December 11, 2013 |
JUST LIKE Dr. Seuss' Thing 1 and Thing 2, Philadelphia's "Storm 1 and Storm 2" - as Mayor Nutter is calling Sunday's wintry weather and today's predicted conditions - are proving rather troublesome. "The challenge here again is the ice, rain, snow and the refreezing process," Nutter said. "You get ice that binds to the asphalt even when the new snow is on top of it. You can plow the snow; it doesn't work as well with ice once it literally binds to the asphalt. That is a challenge, not only here but everywhere else.
July 14, 1996
In the days before Bertha hit the Carolinas, forecasters and residents watched closely as the storm spun through the Caribbean. While the fading storm swept north yesterday with heavy rains, relieved officials said the East Coast had been lucky the damage was not worse.
January 3, 1994 |
The roller-bladers at right and the lads feeding the waterfowl below enjoy yesterday's balmy weather on Kelly Drive.
May 2, 2003 |
Storm was hot long before Halle Berry. Although being portrayed by arguably the hottest actress on the planet has obviously made her more famous, Storm has been a favorite of comic fans for decades. Storm was created in 1975 by Len Wein and Dave Cockrum. Her powers included flight and the ability to control and manipulate the elements. When these powers manifested themselves, she was worshipped as a goddess in her African homeland before journeying to America to join the X-Men.
November 10, 1991 |
Just 11 days after suffering massive damage from a storm that dropped no rain, the Jersey Shore was bracing today for another hit. The prediction: High winds, heavy rain, some flooding, high tides and beach erosion. And unlike the Oct. 31 storm, which caused the second-highest tide on record and at least $72 million in damage, this storm was expected to show its force inland, too. The last storm, which came from the northeast, resulted from a low- pressure system about 300 miles offshore; this low-pressure system, which comes from the south, will be much closer to land.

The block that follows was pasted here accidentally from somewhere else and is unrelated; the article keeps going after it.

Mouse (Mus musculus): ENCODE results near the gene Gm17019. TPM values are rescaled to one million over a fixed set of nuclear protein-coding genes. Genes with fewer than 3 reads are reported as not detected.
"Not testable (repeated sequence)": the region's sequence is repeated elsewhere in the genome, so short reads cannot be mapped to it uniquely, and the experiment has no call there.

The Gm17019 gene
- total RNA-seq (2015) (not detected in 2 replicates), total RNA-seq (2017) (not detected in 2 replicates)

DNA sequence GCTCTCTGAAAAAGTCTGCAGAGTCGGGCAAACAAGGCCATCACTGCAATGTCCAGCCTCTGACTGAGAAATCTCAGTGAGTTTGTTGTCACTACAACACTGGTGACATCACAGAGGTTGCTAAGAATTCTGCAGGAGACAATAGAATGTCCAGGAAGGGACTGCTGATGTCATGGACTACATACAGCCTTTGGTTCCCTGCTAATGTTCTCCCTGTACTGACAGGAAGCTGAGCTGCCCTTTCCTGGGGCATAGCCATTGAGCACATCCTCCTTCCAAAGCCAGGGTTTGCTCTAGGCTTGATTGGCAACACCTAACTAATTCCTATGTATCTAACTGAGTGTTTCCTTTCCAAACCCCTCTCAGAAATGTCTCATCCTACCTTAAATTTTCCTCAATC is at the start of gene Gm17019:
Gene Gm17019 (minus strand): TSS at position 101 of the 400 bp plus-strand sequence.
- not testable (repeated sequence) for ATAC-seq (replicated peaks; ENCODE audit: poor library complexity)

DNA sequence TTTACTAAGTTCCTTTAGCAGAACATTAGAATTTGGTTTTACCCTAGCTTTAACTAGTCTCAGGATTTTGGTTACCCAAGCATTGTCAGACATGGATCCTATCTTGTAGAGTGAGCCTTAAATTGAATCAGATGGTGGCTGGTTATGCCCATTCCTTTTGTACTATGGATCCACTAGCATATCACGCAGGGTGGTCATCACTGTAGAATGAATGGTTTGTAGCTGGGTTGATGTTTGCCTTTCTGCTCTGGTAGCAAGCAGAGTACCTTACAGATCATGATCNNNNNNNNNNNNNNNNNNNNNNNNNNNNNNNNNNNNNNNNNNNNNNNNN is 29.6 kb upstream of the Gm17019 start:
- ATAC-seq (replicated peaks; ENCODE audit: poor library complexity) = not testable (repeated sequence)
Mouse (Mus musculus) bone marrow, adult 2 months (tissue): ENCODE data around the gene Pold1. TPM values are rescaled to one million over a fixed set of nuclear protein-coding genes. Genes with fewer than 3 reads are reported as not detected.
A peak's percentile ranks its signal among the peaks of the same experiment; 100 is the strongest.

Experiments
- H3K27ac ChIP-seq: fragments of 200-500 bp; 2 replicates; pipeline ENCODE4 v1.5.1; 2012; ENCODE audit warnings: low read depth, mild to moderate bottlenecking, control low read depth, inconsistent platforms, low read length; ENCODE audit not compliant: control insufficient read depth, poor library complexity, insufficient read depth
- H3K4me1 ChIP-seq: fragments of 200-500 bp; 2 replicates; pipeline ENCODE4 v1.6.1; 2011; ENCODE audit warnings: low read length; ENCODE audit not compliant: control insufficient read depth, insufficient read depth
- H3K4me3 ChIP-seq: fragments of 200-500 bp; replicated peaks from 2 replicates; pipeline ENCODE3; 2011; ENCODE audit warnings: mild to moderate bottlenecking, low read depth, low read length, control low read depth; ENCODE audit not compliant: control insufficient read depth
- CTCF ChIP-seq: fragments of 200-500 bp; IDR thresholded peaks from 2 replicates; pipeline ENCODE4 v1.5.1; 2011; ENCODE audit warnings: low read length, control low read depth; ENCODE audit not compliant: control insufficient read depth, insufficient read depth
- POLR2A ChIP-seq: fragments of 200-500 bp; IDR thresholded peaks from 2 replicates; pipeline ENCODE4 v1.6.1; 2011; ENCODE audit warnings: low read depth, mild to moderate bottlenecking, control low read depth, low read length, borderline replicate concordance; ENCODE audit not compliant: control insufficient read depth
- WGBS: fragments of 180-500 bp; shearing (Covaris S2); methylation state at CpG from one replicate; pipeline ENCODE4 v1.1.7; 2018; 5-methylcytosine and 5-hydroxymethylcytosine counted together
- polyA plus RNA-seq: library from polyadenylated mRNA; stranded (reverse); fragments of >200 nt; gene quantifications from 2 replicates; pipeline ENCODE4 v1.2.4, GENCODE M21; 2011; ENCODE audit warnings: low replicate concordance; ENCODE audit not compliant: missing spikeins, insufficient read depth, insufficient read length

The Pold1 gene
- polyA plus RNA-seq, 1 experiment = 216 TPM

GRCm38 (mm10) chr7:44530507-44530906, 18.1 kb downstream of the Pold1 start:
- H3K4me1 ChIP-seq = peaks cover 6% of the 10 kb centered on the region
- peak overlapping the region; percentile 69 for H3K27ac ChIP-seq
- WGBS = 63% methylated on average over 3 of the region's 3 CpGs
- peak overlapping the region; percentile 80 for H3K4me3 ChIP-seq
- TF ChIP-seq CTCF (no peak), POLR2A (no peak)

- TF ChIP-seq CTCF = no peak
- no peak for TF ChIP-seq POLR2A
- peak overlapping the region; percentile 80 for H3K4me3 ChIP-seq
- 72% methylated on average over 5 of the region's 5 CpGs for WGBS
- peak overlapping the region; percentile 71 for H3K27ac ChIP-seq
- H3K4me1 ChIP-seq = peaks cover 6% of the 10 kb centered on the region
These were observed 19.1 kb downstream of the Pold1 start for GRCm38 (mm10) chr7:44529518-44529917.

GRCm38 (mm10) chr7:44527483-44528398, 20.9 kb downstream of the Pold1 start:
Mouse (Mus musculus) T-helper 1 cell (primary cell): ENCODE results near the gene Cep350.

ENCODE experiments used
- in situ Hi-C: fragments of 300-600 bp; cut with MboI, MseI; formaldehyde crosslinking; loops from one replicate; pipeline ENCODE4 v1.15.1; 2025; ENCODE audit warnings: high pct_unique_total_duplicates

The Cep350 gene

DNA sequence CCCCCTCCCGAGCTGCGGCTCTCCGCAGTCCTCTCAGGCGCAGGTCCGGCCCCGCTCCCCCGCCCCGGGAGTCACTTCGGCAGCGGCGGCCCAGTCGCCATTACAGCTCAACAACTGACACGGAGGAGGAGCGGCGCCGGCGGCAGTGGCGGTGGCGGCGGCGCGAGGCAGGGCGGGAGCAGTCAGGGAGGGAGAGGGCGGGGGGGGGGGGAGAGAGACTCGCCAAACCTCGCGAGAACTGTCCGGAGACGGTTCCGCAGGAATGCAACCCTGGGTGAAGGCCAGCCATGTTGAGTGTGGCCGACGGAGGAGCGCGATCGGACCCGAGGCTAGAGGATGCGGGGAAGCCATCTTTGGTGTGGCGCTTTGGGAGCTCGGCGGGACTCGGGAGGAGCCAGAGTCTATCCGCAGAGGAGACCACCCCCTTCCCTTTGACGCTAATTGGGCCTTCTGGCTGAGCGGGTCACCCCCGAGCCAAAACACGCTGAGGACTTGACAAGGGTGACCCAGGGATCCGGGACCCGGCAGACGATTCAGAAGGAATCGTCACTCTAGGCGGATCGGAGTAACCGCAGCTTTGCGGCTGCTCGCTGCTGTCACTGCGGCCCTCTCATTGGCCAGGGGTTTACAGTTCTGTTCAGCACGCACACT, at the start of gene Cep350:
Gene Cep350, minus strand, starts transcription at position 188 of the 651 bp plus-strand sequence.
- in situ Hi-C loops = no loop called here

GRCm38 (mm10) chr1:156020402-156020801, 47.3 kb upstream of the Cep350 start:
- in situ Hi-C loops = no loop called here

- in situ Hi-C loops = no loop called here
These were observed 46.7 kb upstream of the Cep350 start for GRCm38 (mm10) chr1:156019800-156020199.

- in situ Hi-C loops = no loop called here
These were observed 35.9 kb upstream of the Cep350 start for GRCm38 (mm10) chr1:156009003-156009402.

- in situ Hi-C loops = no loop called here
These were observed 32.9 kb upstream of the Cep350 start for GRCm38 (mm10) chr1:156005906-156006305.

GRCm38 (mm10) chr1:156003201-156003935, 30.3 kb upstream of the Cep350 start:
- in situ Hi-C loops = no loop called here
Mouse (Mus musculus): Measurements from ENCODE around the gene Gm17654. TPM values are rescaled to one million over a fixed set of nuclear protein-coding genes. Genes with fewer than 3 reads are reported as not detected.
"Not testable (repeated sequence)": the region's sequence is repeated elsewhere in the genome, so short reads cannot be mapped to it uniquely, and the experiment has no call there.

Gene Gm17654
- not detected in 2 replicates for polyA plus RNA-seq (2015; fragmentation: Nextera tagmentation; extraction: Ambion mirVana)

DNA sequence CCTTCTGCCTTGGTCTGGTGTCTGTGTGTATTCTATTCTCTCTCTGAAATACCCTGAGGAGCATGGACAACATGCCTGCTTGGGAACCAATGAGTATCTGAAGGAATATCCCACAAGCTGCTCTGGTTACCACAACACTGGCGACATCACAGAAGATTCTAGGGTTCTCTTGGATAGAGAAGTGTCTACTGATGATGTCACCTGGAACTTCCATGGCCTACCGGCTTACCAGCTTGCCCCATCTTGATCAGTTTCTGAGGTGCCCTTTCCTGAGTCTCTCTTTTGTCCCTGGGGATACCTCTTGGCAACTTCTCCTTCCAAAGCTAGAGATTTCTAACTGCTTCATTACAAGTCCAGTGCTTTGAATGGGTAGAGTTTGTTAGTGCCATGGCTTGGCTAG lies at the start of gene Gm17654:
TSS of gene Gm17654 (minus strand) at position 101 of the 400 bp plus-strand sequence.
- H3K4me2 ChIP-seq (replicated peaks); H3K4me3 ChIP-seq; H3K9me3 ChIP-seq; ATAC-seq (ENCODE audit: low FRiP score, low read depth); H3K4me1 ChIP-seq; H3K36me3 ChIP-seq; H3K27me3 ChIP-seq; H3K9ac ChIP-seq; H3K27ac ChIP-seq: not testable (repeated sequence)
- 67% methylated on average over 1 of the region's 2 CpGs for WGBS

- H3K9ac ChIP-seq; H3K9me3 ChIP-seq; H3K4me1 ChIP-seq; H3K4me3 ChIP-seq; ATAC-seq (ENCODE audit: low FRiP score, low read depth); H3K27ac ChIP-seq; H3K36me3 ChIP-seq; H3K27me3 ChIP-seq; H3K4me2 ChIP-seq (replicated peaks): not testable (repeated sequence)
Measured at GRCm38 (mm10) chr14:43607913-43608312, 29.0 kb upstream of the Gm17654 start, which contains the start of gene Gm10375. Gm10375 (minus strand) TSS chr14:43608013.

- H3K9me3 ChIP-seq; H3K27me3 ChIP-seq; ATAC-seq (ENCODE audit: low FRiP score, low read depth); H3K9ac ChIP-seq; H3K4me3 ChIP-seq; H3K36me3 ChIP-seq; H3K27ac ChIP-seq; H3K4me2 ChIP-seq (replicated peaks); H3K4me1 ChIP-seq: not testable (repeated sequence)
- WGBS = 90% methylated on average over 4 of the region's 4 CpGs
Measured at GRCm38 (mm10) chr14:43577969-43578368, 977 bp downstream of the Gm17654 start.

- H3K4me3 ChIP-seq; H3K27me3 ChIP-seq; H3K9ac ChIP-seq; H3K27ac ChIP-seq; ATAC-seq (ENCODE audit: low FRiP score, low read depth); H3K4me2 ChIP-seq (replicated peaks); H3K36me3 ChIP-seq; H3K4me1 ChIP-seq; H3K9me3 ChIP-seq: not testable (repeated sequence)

September 28, 1993 |
A storm packing high winds whipped through the Philadelphia area yesterday afternoon, knocking down trees and power lines and making rush hour miserable for thousands of commuters. Lincoln and Kelly drives and many other roads were blocked for a time by downed trees, and SEPTA suspended service on three of its seven regional rail lines. The storm also knocked out power to about 120,000 Philadelphia Electric Co. customers. The storm, which hit between 3:30 and 4 p.m., brought some flooding, but most of the damage was delivered by high winds.
November 2, 2011 |
HARTFORD, Conn. - Crews trying to restore power to hundreds of thousands of Northeasterners after a freak weekend snowstorm swept up the coast face a tough job, even with fair weather to work in. The wet, heavy snow that snapped branches and toppled trees across the region Saturday and Sunday brought down an extensive network of wiring, including sturdy, long-distance transmission lines and wires supplying individual homes. More than three million customers lost power at some point from Maryland to Maine, and authorities have said it could be next week before power is restored to the rest of the more than 1.7 million residents who are still in the dark.
August 15, 1991 |
Ridley Park did not escape when Friday's storm brought devastation to Delaware County. During the storm, Ridley Lake overflowed and a family had to be evacuated from its home in the 200 block of West Ridley Avenue, Councilman John Naugle told the Borough Council at its meeting Tuesday. The house and the occupants came through unscathed, Naugle added. At the other end of town, a manhole cover at the foot of the East Hinckley Avenue bridge was swept away and there was a blockage within the Central Delaware County Authority line.
March 5, 1993 |
Yesterday's wind-driven deluge interfered with communcations, made driving a nightmare, tipped over trees in the rain-softened earth and toppled power lines. But as bad as it was, it wasn't as bad as it could have been, said a National Weather Service meteorologist. By evening, 1.56 inches of rain had fallen at Philadelphia International Airport, and wind gusts of 56 mph were reported there, according to NWS. "It's not unusual to get two or three inches in coastal storms in the wintertime," said meteorlogist Ken Hagy.
July 16, 1994 |
Demolition work is under way in the aftermath of Thursday's storm, which was so fierce, it brought bricks down from a church spire and caused partial collapses of at least nine other buildings, the city's Department of Licenses and Inspections said. L&I spokesman Tom McNally said the largest building to collapse was a vacant commercial four-story brick building on Paul Street near Kinsey. The building was already in poor shape. L&I records showed it had been deemed a "dangerous case" in October 1991 and was reinspected just a few weeks ago. Then, inspectors found one wall partially collapsed and other parts of the building fractured and bulging.